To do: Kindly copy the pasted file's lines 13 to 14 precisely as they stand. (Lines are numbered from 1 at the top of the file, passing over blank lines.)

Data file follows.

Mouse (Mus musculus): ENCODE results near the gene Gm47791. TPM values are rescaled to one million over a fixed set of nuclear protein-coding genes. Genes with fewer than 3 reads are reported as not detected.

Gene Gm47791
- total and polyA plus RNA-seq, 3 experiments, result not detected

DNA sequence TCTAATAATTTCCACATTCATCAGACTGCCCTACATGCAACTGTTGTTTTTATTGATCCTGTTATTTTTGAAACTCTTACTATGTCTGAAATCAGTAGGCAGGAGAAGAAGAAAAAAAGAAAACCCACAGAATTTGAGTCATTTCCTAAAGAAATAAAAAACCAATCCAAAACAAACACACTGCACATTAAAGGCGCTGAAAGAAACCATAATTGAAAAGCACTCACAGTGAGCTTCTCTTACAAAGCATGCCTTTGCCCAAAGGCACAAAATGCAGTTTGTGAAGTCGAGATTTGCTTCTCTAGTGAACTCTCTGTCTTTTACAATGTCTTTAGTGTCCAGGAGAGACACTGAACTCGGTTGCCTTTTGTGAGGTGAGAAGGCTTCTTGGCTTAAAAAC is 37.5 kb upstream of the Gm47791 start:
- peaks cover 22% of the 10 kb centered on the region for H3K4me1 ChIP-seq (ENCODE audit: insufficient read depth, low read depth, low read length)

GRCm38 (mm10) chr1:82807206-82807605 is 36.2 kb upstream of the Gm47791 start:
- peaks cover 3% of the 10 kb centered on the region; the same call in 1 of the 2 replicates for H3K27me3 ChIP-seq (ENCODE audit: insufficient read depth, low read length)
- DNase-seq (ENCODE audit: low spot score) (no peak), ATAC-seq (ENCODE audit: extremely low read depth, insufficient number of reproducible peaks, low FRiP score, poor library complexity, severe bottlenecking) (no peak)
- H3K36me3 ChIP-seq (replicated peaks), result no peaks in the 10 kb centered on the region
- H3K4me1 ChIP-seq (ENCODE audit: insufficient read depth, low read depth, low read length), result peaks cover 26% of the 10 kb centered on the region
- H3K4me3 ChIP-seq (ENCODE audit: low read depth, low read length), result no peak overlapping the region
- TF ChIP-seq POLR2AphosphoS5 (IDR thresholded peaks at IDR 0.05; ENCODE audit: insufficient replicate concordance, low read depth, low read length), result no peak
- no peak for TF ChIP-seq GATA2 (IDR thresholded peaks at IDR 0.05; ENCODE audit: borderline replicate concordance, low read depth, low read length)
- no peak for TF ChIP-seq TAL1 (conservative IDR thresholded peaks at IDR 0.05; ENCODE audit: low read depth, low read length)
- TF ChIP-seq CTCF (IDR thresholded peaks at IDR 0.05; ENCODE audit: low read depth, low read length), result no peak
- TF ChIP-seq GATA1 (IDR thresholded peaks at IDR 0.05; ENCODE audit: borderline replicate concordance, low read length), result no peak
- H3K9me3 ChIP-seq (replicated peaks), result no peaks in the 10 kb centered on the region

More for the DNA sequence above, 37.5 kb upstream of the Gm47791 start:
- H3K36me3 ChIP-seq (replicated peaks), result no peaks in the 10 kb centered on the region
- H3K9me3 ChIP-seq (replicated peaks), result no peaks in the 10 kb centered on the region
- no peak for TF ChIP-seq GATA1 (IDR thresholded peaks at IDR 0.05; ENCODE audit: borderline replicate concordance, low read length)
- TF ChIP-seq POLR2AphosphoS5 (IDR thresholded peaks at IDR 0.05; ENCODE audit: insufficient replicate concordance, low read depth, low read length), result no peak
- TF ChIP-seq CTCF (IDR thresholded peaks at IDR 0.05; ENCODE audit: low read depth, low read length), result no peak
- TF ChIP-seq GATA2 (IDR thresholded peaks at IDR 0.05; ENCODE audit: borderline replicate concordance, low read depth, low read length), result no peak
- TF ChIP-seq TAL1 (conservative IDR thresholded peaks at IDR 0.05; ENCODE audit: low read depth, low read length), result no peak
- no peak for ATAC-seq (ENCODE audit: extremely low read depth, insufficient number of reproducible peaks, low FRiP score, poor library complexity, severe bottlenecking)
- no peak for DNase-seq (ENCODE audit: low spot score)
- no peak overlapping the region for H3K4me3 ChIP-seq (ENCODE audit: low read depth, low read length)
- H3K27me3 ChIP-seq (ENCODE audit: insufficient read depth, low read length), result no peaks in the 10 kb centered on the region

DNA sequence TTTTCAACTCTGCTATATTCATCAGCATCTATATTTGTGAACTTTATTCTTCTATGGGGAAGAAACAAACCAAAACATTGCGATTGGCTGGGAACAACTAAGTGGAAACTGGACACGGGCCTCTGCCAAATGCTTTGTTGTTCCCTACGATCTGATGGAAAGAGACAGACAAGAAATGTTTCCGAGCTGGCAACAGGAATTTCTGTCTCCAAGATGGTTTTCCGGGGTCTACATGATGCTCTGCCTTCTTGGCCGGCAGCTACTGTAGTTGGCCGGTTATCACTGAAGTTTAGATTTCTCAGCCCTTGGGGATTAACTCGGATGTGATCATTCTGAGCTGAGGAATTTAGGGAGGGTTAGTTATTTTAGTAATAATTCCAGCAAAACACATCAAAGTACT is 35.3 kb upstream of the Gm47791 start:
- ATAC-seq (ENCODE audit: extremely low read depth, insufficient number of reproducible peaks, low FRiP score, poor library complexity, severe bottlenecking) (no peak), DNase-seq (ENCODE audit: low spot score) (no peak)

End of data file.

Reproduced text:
- no peak for TF ChIP-seq GATA2 (IDR thresholded peaks at IDR 0.05; ENCODE audit: borderline replicate concordance, low read depth, low read length)
- no peak for TF ChIP-seq TAL1 (conservative IDR thresholded peaks at IDR 0.05; ENCODE audit: low read depth, low read length)